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  • 3 weeks later...

Greetings,

 

Okay, so I am trying to get my hands on a Diapason rank that is supposed to be by Willis - how on earth can I tell if it is or not? Although I don't have it in my hands at the moment I did go to see it. It's of a healthy scale made of spotted metal without slots, looks to be 1/4 mouth with skived upper lips. The pipes are stamped DIA, although I forgot to check the C's for any additional information.

 

Best,

 

Nathan

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Guest paul@trinitymusic.karoo.co.uk
Greetings,

 

      Okay, so I am trying to get my hands on a Diapason rank that is supposed to be by Willis - how on earth can I tell if it is or not?  Although I don't have it in my hands at the moment I did go to see it.  It's of a healthy scale made of spotted metal without slots, looks to be 1/4 mouth with skived upper lips.  The pipes are stamped DIA, although I forgot to check the C's for any additional information.

 

      Best,

 

              Nathan

 

Goodness... now you're asking.

I suggest you stick a few photos up on your web-page (Aquarium or whatever it is) and keep asking - the Orgue-1 forum might be worth a try too. The truth is, there's not a lot of difference between Diapasons 'of a period'. Is your vendor claiming it is by Father Willis? If so, get them to tell you exactly which organ, this would help nail down the likely truth of the claim.

 

If this turns out to be a 'bum-steer'*, I have some nice Hill Diapasons c.1880 in my reserve stock and I can tell you which little job they came from!

 

I also have some very ancient wooden flutes - but I wouldn't claim that they are by Father Smith (our 'top builder' of the 17th century). Over the years, a number of gullible folks (over here) have paid top dollar to have anonymous old organs thoroughly restored when told by opportunist organ-builders that what they have is 'Father Smith'.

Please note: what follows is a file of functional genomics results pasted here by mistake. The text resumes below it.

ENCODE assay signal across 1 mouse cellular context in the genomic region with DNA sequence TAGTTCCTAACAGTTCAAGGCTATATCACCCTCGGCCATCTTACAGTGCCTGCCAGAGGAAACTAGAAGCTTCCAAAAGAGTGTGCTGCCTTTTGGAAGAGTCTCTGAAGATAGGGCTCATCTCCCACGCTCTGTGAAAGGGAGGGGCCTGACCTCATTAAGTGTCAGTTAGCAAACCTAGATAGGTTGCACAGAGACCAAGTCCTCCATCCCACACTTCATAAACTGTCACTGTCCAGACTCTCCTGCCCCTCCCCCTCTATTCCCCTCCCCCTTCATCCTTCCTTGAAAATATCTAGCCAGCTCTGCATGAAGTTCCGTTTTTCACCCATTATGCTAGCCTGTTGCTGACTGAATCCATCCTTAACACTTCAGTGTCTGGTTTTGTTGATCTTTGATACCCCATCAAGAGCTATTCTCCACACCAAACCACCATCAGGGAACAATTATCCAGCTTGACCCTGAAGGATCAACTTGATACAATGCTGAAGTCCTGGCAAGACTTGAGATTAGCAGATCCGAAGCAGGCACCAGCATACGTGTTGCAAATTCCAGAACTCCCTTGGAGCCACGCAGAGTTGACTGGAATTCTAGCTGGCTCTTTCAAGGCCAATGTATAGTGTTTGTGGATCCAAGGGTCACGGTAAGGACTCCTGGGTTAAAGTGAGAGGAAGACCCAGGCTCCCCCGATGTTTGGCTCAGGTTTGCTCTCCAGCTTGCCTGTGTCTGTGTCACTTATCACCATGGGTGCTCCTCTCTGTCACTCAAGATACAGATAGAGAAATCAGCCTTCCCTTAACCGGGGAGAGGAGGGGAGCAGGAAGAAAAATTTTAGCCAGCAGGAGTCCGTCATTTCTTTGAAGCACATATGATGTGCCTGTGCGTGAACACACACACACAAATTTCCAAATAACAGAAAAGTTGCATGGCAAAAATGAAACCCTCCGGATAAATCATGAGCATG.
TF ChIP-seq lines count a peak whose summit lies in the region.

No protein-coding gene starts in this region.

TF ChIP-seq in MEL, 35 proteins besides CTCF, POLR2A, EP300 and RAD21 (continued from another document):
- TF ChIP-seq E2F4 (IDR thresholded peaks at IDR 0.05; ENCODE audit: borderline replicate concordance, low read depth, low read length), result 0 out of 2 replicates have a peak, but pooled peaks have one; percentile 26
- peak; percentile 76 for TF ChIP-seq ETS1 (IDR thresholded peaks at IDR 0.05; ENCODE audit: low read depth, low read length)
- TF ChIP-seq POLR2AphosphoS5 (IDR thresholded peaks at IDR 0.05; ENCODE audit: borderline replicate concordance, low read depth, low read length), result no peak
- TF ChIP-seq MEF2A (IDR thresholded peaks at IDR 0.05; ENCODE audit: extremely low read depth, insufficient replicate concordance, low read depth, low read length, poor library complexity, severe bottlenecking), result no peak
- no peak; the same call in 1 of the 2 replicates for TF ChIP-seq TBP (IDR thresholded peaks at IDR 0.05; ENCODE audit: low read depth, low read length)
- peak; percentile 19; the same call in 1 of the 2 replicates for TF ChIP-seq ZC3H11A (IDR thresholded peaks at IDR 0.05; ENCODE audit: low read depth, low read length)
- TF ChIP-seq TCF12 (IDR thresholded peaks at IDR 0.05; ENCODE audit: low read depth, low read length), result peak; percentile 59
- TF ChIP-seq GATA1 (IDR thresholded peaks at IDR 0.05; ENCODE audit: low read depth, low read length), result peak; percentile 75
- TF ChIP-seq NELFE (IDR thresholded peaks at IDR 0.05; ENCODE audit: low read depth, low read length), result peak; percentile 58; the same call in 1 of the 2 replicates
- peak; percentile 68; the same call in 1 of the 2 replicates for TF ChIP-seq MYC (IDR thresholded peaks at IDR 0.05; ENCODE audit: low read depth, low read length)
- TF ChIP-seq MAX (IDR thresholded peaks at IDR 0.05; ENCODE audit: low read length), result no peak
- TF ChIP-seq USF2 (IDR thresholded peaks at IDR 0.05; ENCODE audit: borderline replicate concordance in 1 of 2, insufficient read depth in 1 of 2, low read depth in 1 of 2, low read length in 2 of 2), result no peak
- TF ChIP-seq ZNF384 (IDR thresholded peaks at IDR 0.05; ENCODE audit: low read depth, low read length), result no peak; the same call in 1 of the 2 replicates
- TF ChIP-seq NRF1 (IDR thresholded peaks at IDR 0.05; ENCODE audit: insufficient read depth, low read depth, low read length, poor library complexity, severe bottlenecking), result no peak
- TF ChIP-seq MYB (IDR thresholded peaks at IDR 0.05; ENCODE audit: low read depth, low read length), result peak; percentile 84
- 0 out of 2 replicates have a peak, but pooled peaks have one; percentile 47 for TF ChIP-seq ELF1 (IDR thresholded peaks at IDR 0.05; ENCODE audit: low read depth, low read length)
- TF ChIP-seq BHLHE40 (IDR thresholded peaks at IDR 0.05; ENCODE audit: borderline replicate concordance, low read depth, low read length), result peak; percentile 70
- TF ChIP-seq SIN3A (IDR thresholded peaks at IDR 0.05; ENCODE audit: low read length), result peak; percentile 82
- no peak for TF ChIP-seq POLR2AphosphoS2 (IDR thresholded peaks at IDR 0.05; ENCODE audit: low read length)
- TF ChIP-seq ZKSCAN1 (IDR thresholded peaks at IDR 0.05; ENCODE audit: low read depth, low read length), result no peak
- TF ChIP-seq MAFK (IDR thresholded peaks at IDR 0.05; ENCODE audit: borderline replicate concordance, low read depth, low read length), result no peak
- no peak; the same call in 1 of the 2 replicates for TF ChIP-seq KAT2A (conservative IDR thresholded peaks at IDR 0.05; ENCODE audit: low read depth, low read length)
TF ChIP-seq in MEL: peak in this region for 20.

* I love this expression. I hope I'm using it correctly; I assume it's of USA origin. I also thoroughly enjoy the politically correct expression: 'economically inactive' which I heard yesterday on Radio 4 - apparently it means 'unemployed'.

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Greetings,

 

      Okay, so I am trying to get my hands on a Diapason rank that is supposed to be by Willis - how on earth can I tell if it is or not?  Although I don't have it in my hands at the moment I did go to see it.  It's of a healthy scale made of spotted metal without slots, looks to be 1/4 mouth with skived upper lips.  The pipes are stamped DIA, although I forgot to check the C's for any additional information.

 

      Best,

 

              Nathan

 

If it's spotted, it's possibly NOT Willis, unless from a very special job. If it's STAMPED it's possibly NOT Willis unless from a very late job. If it's 1/4 mouth it's unlikely to be Father Willis anyway. If the Bs are stamped 'B' it's definately NOT Willis of that period.

 

Why not ask someone who would actually know what they are looking at?!?!

 

David Wyld

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Greetings,

 

When I extract the rank on Saturday, along with the rest of the organ in which it resides, I will have more information. It is a fine-sounding rank regardless, I merely was curious to know if there were any tell-tale identifiers to indicate whether or not it is a Willis rank. Perhaps it is merely patterned, however loosely, after a Willis style - much as some organs have so-called "Schulze Diapasons". Regardless, it's "Willisness" or lack thereof makes little difference to me other than that of a curiosity.

 

Unfortunately the gentleman who built the instrument has been dead for 15 years.

 

- Nathan

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Guest paul@trinitymusic.karoo.co.uk
Greetings,

 

    When I extract the rank on Saturday, along with the rest of the organ in which it resides, I will have more information.  It is a fine-sounding rank regardless, I merely was curious to know if there were any tell-tale identifiers to indicate whether or not it is a Willis rank.  Perhaps it is merely patterned, however loosely, after a Willis style - much as some organs have so-called "Schulze Diapasons".  Regardless, it's "Willisness" or lack thereof makes little difference to me other than that of a curiosity.

 

    Unfortunately the gentleman who built the instrument has been dead for 15 years.

 

      - Nathan

 

 

Since you'll be taking the instrument away, I would have thought that the death of the previous owner makes this less rather than more difficult.